In the remainder of this chapter, I will show that such realizations are not restricted to the pages of academic publications, but reach people diagnosed with bipolar disorder, who engage with them both to achieve practical goals and to contribute to the development of new knowledge.

Engaging with Medical Knowledge About the Treatment of Bipolar Disorder Online

The analysis of the online data revealed that people diagnosed were aware of current medical knowledge on the treatment of bipolar disorder, as the following three tactics were identified: the mobilization of the notions of uncertainty, complexity, and individualization. Rather than being merely neutral spaces where these exchanges unfolded, I argue that blogs and fora allowed for individual hunches or suppositions to thicken into what I call “digitally informed” hypotheses about new factors that may influence the effectiveness of treatment. As we will see below, the narrative format specific to contributions on such platforms enabled people diagnosed with bipolar disorder to describe in great detail their various states, to select the aspects each of them found important and meaningful to share in the absence of pre-set rubrics and criteria, and to convey contextual information and aspects of the qualities of their experiences that generally resist quantification. This way, online contributors could provide more clues about the applicability and relevance of their insights, they engaged dialogically in the assessment of the views and experiences shared by others, and they used different, additional standards to evaluate the credibility of various statements.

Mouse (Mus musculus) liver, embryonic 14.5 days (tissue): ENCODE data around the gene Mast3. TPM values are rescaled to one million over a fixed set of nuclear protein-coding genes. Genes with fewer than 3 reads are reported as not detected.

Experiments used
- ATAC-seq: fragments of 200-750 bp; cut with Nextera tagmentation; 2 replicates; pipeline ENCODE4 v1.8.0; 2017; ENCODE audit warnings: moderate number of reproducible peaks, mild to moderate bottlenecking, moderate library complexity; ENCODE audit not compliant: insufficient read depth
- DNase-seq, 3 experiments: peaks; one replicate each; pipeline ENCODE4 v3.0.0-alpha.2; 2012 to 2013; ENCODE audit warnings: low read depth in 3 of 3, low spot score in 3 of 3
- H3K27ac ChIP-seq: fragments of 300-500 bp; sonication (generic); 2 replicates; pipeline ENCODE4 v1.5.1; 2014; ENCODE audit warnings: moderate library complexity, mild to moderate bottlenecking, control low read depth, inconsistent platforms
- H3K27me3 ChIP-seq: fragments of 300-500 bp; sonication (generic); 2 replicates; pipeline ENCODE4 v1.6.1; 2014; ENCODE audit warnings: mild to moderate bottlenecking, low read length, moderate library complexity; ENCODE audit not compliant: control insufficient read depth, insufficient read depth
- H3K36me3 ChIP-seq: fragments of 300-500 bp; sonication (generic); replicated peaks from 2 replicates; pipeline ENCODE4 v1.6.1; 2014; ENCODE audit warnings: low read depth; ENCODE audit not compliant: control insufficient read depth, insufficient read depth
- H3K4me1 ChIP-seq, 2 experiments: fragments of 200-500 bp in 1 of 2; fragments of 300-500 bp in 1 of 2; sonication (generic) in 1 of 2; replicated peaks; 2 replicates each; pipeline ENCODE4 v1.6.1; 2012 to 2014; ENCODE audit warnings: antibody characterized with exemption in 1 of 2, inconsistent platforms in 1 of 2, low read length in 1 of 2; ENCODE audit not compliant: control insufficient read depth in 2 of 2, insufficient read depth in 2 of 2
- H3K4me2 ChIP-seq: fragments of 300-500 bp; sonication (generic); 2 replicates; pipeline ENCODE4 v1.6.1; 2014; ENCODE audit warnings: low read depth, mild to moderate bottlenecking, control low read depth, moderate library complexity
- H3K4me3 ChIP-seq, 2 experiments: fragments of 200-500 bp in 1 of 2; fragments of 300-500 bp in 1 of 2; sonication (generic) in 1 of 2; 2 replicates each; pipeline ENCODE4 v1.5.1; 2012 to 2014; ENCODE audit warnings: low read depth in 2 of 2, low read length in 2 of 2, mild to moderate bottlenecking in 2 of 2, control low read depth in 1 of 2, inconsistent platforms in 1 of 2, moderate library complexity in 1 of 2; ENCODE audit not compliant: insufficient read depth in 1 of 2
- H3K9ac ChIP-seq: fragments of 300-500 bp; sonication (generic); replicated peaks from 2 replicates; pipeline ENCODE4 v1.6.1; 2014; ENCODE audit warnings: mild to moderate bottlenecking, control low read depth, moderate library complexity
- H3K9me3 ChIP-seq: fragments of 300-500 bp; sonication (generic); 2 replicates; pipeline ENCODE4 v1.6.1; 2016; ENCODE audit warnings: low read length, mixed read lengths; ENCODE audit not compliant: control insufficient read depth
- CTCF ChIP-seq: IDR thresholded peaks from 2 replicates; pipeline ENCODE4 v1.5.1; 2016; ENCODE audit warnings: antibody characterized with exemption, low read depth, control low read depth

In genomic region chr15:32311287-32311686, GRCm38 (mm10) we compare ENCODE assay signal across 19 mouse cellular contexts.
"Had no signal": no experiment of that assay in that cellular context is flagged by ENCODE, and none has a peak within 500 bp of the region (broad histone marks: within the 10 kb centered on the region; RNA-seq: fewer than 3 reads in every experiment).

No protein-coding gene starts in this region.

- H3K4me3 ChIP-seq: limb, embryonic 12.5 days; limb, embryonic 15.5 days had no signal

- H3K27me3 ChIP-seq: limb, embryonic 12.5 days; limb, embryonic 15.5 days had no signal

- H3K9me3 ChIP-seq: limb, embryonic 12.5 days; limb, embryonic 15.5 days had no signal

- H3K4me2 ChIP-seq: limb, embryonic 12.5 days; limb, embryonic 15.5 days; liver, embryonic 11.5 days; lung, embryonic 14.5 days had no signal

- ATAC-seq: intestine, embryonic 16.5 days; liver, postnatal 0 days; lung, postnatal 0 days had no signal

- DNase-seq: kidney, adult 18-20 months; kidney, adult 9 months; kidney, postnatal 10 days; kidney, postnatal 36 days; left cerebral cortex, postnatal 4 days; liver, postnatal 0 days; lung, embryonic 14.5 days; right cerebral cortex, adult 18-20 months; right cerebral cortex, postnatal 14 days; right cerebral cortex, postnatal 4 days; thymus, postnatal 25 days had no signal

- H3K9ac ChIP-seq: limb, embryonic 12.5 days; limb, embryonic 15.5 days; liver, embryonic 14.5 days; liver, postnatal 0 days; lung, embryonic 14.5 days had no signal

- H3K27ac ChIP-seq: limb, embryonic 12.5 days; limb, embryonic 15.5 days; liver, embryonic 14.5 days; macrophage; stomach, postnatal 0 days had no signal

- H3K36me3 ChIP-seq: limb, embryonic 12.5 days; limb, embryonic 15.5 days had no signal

The design and affordances of blogs and fora played an important role in the development of “digitally informed hypotheses.” Thus, they enabled online contributors to engage in various interactive practices whereby personal views or assumptions could solidify and acquire a more general character: by liking specific contributions, by directly reacting to them through comments and expressing similarities of experience, and by providing hyperlinks to studies and other resources in their support. Furthermore, blogs and fora allowed for the longitudinal accumulation in the same space of similar experiences, even when conveyed through fleeting exchanges by occasional contributors. This made possible the gradual emergence of a limited body of evidence, pointing to fruitful areas for further inquiry or, as was mostly the case here, self-experimentation. Whether or not certain personal insights turned into collectively generated hypotheses was often a question of repetition, accumulation, and visibility. This process was thus not only informed by the urgency of the aspects under discussion, but also informed by how skillfully various online contributors could mobilize online affordances and by the flexibility allowed by the platform owners/administrators. The latter were influential through the various rules they set regarding the type of content that could be made available, the word limit for each contribution, and the modality in which insights could be shared. Worth to be mentioned here are, for instance, Tracy’s decisions to provide links on her blog’s homepage to the blog entries with the highest number of comments and to those with the most recent comments, which kept them in the attention of her audience and increased the likelihood that they would accumulate more contributions. The curatorial work the forum administrator engaged in also shaped the visibility of some insights, as he moved comments made on the one thread onto another which he considered more suitable, and re-positioned certain threads on the first page of the forum when major social and cultural events suggested they would be of interest. Thus, “digitally informed hypotheses” about the effects and side effects of medications emerged as online contributors re-appropriated the notions of uncertainty, complexity, and individualization through interactions mediated by the technologies of blogs and fora.